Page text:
It’s easy to get so bogged down in the innovation side of the product development process that you forget about the importance of the fact finding phase. And a huge part of that phase that often goes ignored is research into existing patents. Sometimes that’s because a development team doesn’t have the resources to hire a patent attorney but it may simply be that they are so focused on the product that devoting any time to patent research seems impossible.
But ideally even when there’s no room in the budget for a professional search and time is at a premium, conducting a patent search should be seen as a crucial step in developing a product. If your idea is truly innovative it makes sense to protect it with a patent, and a patent search is the first step in that process. But if an early patent search reveals that your idea isn’t as fresh as you initially thought, you have plenty of time to change course.
Here are five more reasons that doing patent research early is the logical way to proceed:
1. Patent research is a process
It’s never been easier to conduct a patent search in house – as long as you give yourself plenty of time. The United States Patent and Trademark Office (USPTO) has made it possible to research patents for free online, but the process itself is anything but straightforward. The US patent database is enormous, with patents on file dating back to the 1700s, and the language used in patents is constantly changing. To help overcome these issues, the USPTO created a clear seven-step patent search process.
Note: If you’re tempted to speed things up by using Google Patent Search, know that the results it delivers are nowhere near as complete as those in the USPTO’s database. It’s best for preliminary research.
2. Ideas deserve protection
Acquiring a patent for your product discourages others from producing, selling, profiting from, or importing your invention for the duration of the patent period. While individuals or corporations may still attempt to profit from your original idea, your patent is what gives you the right to take legal action against infringers.
Doing a patent search early in product development means your team can move forward knowing they aren’t inadvertently duplicating someone else’s ideas. And if your search reveals that your area of innovation is well covered, you have a lot of information with which to reassess your strategy.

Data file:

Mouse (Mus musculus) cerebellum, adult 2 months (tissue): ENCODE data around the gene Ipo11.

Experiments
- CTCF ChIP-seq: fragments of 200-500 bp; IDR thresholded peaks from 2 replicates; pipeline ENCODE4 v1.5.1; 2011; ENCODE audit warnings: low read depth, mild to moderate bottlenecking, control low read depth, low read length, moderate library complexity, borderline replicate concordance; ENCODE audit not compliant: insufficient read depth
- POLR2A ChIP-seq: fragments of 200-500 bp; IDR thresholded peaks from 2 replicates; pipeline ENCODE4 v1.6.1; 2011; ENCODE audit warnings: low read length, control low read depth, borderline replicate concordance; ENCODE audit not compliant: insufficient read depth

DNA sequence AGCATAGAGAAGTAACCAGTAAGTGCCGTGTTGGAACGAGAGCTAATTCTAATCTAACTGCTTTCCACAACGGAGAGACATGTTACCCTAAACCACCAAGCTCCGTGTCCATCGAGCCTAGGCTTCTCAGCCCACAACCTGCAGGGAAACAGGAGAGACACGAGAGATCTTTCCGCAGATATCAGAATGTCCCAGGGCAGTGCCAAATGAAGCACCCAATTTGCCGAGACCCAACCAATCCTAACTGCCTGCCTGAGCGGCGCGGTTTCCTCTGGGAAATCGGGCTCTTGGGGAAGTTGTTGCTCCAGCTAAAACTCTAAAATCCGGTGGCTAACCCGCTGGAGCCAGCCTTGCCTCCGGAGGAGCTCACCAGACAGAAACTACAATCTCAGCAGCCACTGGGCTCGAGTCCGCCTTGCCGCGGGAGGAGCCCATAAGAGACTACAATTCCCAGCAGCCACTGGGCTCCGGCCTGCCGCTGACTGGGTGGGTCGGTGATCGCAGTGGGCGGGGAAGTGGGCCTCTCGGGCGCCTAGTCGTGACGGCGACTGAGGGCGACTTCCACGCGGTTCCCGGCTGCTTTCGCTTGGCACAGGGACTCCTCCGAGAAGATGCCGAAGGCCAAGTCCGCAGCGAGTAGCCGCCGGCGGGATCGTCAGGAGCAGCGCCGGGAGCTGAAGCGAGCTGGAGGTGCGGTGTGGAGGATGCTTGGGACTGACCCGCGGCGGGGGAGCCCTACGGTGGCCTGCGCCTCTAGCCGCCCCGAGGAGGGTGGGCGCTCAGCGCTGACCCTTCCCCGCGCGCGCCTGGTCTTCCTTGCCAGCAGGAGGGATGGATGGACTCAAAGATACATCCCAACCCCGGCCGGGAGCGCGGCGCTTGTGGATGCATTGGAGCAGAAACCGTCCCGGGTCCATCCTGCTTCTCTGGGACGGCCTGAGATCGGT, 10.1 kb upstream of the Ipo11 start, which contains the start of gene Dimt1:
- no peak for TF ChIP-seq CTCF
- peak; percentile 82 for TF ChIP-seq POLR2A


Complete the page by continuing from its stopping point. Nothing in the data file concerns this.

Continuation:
3. You’ll avoid wasted time
Even an abbreviated patent search can be valuable when you’re in the initial stages of product development. At worst, you find that your exact idea has already been patented and can switch gears before dumping a lot of money and time into developing a product that’s already out there. At best, you discover that your idea is truly innovative and can make the informed choice to move forward.
4. There’s a lot to learn in patents
Patents frequently contain information about products that isn’t published anywhere else. In fact, the European Patent Office has stated that nearly 80% of current technical knowledge is found in patent documents and nowhere else! Researching patents is one way to monitor the innovations happening in your industry and to gather information that may help you figure out where there’s room for future innovation.
5. Knowledge is power
Proving your idea is as innovative as it seems is a matter of holding it up against the existing knowledge to see how it stacks up. While the USPTO does not require that you do a patent search before filing a patent application because part of the filing fee includes a search by the Examiner, conducting a search early puts you on a firmer foundation when it comes to identifying the ‘inventive concept’ underlying your idea.
Why? Because patent research can help you figure out exactly how novel your innovative new idea really is and from there you’re well equipped to outline the unique value your product offers the world.
In an ideal product development climate, every team would begin with a patent search (and maybe even a provisional patent application) but we all know it’s never that easy. Doing your own patent search isn’t always a perfect substitute for professional guidance from a patent attorney, but in house research is a good place to start. Make it a part of your timeline early on to be sure that you don’t miss out on the benefits.